Allow me to translate that out of corporate robot-speak: In this one particular quarter of the year, Google sold fewer Pixel phones than it did during the same quarter one year earlier, possibly because every other phone-maker was marketing the hell out of its higher-profile high-end devices in order to compete for an ever-shrinking pool of new phone purchases. By how much Pixel sales fell, we don't know. In fact, beyond that one little tidbit of info, we don't know much of anything specific on the subject.

What we do know, however, is the broader context surrounding Google's Pixel phone, its purpose, and its broader position in the smartphone market. And that knowledge is critical to keep in mind when trying to understand this recent revelation. Context, as we've said approximately 79.2 gazillion times in this column over the years, is everything.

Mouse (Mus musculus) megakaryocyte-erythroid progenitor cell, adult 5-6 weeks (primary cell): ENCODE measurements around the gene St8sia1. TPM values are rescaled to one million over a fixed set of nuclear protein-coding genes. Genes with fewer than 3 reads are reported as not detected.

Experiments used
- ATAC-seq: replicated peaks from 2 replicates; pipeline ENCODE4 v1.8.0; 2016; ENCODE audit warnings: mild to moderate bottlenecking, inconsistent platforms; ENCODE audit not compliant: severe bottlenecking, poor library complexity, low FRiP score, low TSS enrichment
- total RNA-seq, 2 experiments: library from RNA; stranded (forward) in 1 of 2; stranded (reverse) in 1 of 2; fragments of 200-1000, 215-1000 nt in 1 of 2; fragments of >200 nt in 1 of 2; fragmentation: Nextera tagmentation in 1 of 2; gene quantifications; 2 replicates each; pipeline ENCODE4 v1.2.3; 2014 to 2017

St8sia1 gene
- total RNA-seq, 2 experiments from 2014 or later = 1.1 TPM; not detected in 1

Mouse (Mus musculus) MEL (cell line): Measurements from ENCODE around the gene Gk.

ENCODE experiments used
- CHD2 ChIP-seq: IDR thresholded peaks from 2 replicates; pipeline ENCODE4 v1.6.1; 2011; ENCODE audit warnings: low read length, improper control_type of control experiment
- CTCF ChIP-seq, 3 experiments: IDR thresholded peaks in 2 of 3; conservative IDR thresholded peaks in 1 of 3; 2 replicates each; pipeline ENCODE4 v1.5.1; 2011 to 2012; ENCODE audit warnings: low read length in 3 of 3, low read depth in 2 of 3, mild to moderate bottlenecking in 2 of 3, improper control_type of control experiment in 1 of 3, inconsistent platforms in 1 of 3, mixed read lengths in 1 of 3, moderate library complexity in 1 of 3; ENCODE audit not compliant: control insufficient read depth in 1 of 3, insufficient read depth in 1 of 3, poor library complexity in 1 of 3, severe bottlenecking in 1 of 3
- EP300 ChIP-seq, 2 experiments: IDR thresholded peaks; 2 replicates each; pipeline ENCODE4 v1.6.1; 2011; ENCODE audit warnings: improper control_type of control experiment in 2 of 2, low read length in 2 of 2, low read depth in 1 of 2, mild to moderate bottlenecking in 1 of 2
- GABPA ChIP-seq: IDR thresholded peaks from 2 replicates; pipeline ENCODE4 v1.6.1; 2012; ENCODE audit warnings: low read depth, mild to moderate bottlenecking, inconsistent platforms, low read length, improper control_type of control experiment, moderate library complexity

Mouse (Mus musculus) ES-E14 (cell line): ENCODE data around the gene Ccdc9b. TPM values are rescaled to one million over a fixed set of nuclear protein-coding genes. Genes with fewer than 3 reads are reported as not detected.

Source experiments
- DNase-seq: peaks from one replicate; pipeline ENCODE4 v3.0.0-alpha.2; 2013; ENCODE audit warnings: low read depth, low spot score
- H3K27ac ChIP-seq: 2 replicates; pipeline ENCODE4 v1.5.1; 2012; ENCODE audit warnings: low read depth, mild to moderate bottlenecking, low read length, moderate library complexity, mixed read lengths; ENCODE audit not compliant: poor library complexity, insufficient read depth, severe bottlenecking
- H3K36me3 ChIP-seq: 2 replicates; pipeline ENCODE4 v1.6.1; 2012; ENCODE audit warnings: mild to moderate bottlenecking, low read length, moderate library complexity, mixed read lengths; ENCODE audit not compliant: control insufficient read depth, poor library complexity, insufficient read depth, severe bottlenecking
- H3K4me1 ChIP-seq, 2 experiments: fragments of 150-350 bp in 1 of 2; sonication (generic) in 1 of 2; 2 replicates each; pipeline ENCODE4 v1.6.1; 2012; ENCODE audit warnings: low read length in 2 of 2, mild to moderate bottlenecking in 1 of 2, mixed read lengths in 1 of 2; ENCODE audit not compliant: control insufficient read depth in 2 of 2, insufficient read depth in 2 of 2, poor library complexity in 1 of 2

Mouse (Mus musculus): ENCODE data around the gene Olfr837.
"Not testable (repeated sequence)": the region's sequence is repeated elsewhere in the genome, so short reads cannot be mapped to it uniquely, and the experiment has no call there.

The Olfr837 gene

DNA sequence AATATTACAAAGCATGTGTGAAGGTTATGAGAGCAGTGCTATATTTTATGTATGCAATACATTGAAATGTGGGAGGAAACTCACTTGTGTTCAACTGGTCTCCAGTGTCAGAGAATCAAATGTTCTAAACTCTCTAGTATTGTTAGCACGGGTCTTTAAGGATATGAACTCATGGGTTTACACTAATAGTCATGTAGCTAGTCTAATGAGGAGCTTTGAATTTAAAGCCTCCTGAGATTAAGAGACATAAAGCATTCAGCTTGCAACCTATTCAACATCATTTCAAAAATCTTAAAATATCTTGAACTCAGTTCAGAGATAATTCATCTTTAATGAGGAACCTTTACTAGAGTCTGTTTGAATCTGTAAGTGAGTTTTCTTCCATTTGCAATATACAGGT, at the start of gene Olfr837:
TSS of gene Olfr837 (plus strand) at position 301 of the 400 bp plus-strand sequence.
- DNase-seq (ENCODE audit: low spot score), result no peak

In this case, three big asterisks stand out as being particularly relevant to Google's Pixel program progression:

1. Multiple signs suggest Google's market share is actually rising — and that smartphone sales in general are just having a tough time

Two different market analyses in recent months have pointed out an intriguing pattern: that throughout parts or all of 2018, Google's position as a premium phone-making player has improved considerably while the smartphone market on the whole has slumped.